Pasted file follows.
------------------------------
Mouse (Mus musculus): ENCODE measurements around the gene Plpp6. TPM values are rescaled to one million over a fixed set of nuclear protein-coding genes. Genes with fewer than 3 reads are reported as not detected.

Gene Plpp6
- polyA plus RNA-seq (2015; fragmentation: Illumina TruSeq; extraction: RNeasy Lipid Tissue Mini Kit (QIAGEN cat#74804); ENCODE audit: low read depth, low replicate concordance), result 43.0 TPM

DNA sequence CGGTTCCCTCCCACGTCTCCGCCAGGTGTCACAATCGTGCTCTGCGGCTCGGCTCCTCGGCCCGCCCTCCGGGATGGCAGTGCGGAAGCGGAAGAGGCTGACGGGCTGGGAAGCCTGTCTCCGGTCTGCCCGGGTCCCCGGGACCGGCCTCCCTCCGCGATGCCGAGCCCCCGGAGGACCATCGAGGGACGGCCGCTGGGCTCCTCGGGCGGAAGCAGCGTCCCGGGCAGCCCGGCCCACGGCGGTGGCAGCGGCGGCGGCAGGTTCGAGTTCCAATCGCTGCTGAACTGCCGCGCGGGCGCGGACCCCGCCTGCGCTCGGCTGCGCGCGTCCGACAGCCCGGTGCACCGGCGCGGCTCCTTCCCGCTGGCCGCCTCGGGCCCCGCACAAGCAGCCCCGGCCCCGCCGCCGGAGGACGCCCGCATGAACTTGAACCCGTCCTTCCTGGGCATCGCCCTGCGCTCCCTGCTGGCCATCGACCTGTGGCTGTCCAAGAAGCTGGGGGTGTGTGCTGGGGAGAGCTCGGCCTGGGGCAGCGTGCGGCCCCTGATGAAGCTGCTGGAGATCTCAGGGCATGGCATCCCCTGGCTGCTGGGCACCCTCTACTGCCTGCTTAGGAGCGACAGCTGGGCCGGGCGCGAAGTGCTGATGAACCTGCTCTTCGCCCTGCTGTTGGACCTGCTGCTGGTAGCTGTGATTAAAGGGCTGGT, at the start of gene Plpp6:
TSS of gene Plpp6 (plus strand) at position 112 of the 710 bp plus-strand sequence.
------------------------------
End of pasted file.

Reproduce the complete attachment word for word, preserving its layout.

Mouse (Mus musculus): ENCODE measurements around the gene Plpp6. TPM values are rescaled to one million over a fixed set of nuclear protein-coding genes. Genes with fewer than 3 reads are reported as not detected.

Gene Plpp6
- polyA plus RNA-seq (2015; fragmentation: Illumina TruSeq; extraction: RNeasy Lipid Tissue Mini Kit (QIAGEN cat#74804); ENCODE audit: low read depth, low replicate concordance), result 43.0 TPM

DNA sequence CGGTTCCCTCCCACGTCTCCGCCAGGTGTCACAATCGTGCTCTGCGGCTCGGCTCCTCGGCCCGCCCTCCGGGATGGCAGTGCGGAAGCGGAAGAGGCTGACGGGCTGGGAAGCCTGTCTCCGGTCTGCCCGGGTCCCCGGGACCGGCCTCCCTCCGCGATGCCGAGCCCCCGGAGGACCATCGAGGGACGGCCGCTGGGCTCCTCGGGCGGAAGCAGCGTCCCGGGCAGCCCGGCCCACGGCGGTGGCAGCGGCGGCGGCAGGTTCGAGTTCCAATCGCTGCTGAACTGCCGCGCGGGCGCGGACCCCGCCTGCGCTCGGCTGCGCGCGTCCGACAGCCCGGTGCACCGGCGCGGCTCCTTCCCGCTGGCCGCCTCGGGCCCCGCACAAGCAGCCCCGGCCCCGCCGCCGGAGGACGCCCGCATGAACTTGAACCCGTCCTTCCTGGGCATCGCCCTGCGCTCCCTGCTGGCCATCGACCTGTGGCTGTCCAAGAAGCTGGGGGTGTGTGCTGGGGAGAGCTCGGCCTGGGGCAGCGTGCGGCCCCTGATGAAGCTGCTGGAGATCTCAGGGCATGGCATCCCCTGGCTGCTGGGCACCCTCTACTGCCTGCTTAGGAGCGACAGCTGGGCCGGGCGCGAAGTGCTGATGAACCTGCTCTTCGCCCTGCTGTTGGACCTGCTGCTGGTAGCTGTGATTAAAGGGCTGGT, at the start of gene Plpp6:
TSS of gene Plpp6 (plus strand) at position 112 of the 710 bp plus-strand sequence.